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Hands-free

The eye-controlled earphones developed by DoCoMo could revolutionize the way we control ou...

The Japanese wireless carrier NTT DoCoMo has recently developed and demonstrated a peculiar pair of headphones that can precisely detect a user's eye movements without a camera, and use those movements to control electronic devices such as mobile phones and portable music players. DoCoMo started working on this idea back in 2008 by adapting an electrooculogram (EOG), a medical device used for measuring eye response, to their purposes. An EOG works on the principle that the human cornea has a positive electrical charge. As the user looks to the left or right, the charge shifts in the space between the user's ears – a change that can be easily detected by appropriate sensors.  Read More

The Bringrr cell phone reminder

As some readers may recall, back in April a certain prototype iPhone was “forgotten” in a bar, and ended up being prematurely splashed all over the Internet. Well, that whole nasty business would likely never have happened, if only that phone’s owner had been using a Bringrr. A little device that plugs into your car’s power outlet/cigarette lighter, the Bringrr gets paired up with your cell phone, then searches for that phone whenever the car is started. If it makes a connection, meaning that the phone is in the car, it will flash blue and emit a confirming beep. If it can’t find the phone, however, it will flash red and emit a tone that pretty much says, “Hey Dummy, you forgot your phone.”  Read More

Kisai Escape C

Hands-free calling using Bluetooth earpieces has become - shall we say - controversial over the years, as we've all seen that annoying guy at Starbucks trying to close the deal as he orders his cappuccino. But the latest receiver from Tokyo Flash, the Kisai Escape C, might just have enough features to offset the Bluetooth douche-factor.  Read More

Zoomsafer's VoiceMate software allows users to send and receive messages via voice recogni...

It’s no secret that a distracted driver is a hazardous one. In-car mobile phone safety technology manufacturer Zoomsafer has announced an extension of its existing software named VoiceMate that allows drivers to audibly send and receive emails and text messages while keeping their attention focused on the road ahead.  Read More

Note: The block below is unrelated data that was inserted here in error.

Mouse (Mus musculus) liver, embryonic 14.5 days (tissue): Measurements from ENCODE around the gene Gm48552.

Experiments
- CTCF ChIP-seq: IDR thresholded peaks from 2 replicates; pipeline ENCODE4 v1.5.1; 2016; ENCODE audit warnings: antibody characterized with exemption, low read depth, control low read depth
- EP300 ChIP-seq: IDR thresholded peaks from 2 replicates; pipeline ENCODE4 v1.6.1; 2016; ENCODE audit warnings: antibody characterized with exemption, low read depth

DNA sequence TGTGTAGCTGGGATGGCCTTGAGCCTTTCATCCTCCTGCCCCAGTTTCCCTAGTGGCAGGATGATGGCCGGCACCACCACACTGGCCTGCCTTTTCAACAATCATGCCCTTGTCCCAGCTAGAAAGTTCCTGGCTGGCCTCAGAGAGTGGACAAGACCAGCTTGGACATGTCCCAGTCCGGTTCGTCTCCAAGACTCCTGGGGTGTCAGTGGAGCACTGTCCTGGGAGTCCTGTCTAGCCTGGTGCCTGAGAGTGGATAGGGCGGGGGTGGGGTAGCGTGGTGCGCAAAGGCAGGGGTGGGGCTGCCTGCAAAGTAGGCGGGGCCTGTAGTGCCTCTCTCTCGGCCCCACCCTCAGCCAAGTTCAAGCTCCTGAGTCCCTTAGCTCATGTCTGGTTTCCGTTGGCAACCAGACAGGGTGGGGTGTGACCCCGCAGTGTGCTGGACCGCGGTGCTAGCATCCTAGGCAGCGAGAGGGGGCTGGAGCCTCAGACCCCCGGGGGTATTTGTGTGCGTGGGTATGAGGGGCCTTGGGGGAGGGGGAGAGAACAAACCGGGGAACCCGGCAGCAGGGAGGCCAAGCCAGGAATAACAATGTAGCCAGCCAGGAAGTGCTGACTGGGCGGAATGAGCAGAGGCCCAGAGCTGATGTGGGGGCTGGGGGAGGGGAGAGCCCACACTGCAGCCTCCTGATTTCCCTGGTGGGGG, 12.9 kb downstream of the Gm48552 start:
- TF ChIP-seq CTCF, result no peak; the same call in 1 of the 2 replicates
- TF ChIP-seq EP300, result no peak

The Kia UVO in-car infotainment system

In addition to its recent 7-year / 150,000km warranty announcement, Kia has created further interest with the showing of its UVO in-car voice and touch activated communication and entertainment system. Developed in collaboration with Microsoft, the system offers users an easy to use interactive hands-free alternative that uses speech recognition for making and taking calls, sending text messages and managing in-car music. Featuring a 4.3” full color touchscreen display and built-in 1GB storage with the ability to rip CD’s and MP3’s onto the system’s “Jukebox”, the open platform UVO system also doubles as a rear view camera when the vehicle is in reverse.  Read More

The Tele Scouter prototype wearable retinal display

The days of a Universal Translator like the one that made chatting between alien species a non-issue in Star Trek might be some way off yet. But a new device from NEC is definitely a step in the right direction for those of us on planet Earth looking for a way to communicate with other language speakers that doesn’t involve a human translator or a well-thumbed phrase book. The prototype device called a “Tele Scouter” is a glasses type display that translates the foreign language being spoken by a partner and projects the translation onto a tiny retinal display.  Read More

TXTBlocker helps to prevent dangerous distractions while driving

It should come as no surprise to hear that texting while driving is a particularly dangerous thing to do. Recent studies have shown that drivers are 23 times more likely to get into an accident if they are texting and an astonishing 46% of teens have admitted occurrences of driving while distracted as a result of fiddling with phones. A new product called TXTBlocker addresses these issues directly by disabling a number of phone functions, with the specific impact decided by a choice of settings available from an account page online once you subscribe.  Read More

A removable front panel on the Parrot RKi4800 allows you to store and recharge your iPod/i...

Parrot has released a car stereo at IAA designed for iPhones and iPods. The Rki8400 uses Bluetooth, has a USB port for hard drives or USB keys, SD Card reader and a double line-in socket for analogue sources. It provides hands-free telephony functions and another great feature is a storage compartment behind the removable front panel that hides and recharges your iPod or iPhone. That means no more cords tangling around gear shifts, or iPhones sliding around the vehicle during braking or cornering maneuvers. Plus, of course, a bit of extra security.  Read More

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